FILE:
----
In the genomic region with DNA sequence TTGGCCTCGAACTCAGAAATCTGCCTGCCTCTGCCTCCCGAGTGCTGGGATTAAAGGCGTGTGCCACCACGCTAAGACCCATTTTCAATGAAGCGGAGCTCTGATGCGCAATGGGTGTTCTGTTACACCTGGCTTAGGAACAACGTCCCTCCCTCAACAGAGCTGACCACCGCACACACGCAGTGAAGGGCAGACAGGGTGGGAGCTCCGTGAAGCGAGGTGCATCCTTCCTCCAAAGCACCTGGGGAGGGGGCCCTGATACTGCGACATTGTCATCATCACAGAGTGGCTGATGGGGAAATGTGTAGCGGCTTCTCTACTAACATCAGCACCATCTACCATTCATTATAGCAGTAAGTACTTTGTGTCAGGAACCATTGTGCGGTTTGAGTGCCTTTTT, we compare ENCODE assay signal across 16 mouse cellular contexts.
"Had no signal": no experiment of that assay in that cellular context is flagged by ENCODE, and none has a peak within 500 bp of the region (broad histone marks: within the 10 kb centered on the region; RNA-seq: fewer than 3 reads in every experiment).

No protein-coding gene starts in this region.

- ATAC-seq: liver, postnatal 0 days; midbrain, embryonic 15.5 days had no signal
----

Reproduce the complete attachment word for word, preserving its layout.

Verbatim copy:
In the genomic region with DNA sequence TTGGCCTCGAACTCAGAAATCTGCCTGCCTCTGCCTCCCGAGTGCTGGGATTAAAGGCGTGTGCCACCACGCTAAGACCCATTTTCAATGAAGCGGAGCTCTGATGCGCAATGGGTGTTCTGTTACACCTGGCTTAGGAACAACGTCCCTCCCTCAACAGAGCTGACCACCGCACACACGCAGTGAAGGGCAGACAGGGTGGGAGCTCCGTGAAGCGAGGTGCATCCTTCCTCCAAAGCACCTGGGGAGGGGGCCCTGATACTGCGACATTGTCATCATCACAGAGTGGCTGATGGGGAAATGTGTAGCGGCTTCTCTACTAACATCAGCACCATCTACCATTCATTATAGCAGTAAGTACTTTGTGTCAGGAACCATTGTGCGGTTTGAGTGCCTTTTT, we compare ENCODE assay signal across 16 mouse cellular contexts.
"Had no signal": no experiment of that assay in that cellular context is flagged by ENCODE, and none has a peak within 500 bp of the region (broad histone marks: within the 10 kb centered on the region; RNA-seq: fewer than 3 reads in every experiment).

No protein-coding gene starts in this region.

- ATAC-seq: liver, postnatal 0 days; midbrain, embryonic 15.5 days had no signal